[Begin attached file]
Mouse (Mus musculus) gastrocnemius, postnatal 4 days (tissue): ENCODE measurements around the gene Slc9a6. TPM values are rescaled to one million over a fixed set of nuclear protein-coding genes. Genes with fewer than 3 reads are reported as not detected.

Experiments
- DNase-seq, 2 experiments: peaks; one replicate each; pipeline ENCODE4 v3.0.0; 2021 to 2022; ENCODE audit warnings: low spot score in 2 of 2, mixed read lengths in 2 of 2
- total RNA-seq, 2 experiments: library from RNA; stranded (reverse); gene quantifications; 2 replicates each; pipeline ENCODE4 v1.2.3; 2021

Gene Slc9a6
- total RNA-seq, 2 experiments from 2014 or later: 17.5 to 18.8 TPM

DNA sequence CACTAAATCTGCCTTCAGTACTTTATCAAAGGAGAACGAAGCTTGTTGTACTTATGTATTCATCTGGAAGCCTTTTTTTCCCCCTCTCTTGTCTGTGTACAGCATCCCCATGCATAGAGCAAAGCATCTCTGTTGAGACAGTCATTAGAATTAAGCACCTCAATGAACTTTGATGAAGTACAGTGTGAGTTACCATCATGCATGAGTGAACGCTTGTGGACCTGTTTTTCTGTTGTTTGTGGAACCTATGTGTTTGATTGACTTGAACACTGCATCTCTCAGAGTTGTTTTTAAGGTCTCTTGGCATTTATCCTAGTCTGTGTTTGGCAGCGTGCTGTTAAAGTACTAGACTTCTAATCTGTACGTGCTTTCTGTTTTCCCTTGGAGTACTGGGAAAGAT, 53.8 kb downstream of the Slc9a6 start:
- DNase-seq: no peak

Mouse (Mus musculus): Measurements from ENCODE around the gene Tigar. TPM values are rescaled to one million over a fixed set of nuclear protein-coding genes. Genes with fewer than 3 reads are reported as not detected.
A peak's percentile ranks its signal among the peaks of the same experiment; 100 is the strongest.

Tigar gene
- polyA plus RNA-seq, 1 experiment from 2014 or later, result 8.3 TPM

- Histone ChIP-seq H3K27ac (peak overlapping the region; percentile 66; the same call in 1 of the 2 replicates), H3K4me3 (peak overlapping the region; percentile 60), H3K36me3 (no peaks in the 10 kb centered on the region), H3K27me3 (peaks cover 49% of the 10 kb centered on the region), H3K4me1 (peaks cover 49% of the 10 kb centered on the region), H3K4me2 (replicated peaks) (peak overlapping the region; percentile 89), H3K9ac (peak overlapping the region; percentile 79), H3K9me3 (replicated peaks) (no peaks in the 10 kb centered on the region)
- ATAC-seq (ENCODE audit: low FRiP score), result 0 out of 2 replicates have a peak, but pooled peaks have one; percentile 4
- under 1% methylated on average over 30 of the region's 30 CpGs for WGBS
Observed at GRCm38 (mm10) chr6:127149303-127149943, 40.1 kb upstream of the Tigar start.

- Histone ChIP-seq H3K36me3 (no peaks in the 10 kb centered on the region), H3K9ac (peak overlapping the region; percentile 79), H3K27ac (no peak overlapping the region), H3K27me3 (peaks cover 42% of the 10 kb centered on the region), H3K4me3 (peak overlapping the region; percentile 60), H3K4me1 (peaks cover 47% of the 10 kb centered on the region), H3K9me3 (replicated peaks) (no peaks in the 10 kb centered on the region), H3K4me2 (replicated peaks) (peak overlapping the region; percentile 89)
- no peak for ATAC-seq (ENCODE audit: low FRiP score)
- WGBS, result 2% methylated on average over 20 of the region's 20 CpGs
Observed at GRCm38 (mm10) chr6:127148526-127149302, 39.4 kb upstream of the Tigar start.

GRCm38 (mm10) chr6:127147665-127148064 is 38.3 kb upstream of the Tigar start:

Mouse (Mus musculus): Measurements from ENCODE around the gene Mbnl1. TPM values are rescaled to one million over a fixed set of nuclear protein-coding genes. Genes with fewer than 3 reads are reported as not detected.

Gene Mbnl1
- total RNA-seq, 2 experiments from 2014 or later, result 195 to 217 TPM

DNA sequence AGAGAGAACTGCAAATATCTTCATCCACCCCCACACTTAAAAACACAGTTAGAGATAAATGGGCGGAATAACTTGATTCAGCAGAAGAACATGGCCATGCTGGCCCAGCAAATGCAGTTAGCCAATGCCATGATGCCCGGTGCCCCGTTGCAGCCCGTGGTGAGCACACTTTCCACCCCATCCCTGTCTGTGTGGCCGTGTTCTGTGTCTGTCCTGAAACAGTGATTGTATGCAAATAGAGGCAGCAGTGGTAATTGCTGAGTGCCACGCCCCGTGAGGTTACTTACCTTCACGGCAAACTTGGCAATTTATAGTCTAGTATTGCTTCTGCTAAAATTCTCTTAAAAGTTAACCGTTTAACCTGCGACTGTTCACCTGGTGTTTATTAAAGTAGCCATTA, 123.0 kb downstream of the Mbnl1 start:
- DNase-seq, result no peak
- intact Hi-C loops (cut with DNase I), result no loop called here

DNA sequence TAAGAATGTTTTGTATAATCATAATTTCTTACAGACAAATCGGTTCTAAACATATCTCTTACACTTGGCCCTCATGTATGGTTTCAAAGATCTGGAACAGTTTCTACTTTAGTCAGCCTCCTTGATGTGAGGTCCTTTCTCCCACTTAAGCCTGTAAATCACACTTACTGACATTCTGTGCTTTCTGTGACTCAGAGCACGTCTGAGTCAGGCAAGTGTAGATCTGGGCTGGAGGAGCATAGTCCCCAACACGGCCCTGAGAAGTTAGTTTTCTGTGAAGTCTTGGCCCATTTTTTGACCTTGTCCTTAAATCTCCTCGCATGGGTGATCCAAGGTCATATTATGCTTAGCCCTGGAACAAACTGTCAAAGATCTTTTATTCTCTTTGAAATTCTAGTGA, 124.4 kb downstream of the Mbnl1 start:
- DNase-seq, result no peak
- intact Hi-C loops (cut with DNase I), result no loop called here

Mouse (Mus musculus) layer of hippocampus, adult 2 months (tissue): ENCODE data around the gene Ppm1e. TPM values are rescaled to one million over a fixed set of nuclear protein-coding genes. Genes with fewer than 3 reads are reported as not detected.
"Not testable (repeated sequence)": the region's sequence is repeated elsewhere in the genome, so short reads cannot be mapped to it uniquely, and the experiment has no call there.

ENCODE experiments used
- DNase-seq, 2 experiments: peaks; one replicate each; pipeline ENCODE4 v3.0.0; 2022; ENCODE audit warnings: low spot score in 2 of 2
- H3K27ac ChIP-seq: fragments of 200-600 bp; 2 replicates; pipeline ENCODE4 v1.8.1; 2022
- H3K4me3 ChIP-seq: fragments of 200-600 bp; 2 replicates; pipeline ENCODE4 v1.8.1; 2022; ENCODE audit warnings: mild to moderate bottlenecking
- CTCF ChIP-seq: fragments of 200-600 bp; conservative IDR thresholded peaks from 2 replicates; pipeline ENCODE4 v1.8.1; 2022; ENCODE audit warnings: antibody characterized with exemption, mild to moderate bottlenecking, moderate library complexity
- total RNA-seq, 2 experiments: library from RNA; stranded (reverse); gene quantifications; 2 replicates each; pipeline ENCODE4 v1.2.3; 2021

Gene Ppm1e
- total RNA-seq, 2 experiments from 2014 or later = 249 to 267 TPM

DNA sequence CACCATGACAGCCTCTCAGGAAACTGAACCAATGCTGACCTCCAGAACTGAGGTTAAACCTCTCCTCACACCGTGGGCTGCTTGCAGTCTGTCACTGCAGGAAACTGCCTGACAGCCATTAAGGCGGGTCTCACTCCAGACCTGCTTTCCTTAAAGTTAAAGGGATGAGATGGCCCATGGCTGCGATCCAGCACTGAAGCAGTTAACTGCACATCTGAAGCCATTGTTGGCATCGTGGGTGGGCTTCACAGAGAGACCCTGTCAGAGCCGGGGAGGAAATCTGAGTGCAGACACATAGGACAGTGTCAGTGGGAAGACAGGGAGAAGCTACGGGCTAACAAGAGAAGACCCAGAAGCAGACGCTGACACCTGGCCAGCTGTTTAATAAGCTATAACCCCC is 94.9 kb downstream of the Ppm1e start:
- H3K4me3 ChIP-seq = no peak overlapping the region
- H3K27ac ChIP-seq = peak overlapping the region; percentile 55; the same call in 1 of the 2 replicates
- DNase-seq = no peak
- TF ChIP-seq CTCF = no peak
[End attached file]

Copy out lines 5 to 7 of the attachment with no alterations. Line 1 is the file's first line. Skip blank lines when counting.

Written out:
Gene Slc9a6
- total RNA-seq, 2 experiments from 2014 or later: 17.5 to 18.8 TPM

DNA sequence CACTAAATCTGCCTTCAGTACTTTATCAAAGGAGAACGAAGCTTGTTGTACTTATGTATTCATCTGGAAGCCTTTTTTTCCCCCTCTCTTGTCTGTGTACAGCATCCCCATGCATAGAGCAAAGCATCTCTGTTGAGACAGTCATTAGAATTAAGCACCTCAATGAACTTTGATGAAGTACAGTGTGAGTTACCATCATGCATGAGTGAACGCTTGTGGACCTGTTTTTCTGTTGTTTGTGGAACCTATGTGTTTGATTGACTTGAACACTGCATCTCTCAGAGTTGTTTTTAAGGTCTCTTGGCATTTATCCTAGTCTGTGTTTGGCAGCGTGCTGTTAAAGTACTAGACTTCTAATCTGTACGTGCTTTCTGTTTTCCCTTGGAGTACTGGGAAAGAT, 53.8 kb downstream of the Slc9a6 start: